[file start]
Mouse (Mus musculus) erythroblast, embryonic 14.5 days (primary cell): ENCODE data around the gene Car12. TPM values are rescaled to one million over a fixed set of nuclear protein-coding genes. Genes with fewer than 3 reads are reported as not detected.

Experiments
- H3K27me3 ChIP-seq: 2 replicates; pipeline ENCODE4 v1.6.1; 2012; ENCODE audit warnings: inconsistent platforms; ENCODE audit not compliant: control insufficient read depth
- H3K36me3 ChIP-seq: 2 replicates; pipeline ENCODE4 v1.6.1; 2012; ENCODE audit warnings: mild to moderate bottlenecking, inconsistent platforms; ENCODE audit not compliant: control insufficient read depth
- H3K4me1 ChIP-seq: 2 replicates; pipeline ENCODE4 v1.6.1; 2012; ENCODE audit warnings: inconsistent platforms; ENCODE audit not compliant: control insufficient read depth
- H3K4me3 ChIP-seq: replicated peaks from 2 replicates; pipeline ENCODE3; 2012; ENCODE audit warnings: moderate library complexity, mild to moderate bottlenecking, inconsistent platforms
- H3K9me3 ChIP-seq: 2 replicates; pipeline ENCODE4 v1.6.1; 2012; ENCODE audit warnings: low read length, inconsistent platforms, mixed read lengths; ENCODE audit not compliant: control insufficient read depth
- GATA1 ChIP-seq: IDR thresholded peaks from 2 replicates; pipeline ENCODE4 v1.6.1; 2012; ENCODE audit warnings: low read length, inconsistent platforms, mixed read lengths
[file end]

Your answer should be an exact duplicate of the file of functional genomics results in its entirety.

Mouse (Mus musculus) erythroblast, embryonic 14.5 days (primary cell): ENCODE data around the gene Car12. TPM values are rescaled to one million over a fixed set of nuclear protein-coding genes. Genes with fewer than 3 reads are reported as not detected.

Experiments
- H3K27me3 ChIP-seq: 2 replicates; pipeline ENCODE4 v1.6.1; 2012; ENCODE audit warnings: inconsistent platforms; ENCODE audit not compliant: control insufficient read depth
- H3K36me3 ChIP-seq: 2 replicates; pipeline ENCODE4 v1.6.1; 2012; ENCODE audit warnings: mild to moderate bottlenecking, inconsistent platforms; ENCODE audit not compliant: control insufficient read depth
- H3K4me1 ChIP-seq: 2 replicates; pipeline ENCODE4 v1.6.1; 2012; ENCODE audit warnings: inconsistent platforms; ENCODE audit not compliant: control insufficient read depth
- H3K4me3 ChIP-seq: replicated peaks from 2 replicates; pipeline ENCODE3; 2012; ENCODE audit warnings: moderate library complexity, mild to moderate bottlenecking, inconsistent platforms
- H3K9me3 ChIP-seq: 2 replicates; pipeline ENCODE4 v1.6.1; 2012; ENCODE audit warnings: low read length, inconsistent platforms, mixed read lengths; ENCODE audit not compliant: control insufficient read depth
- GATA1 ChIP-seq: IDR thresholded peaks from 2 replicates; pipeline ENCODE4 v1.6.1; 2012; ENCODE audit warnings: low read length, inconsistent platforms, mixed read lengths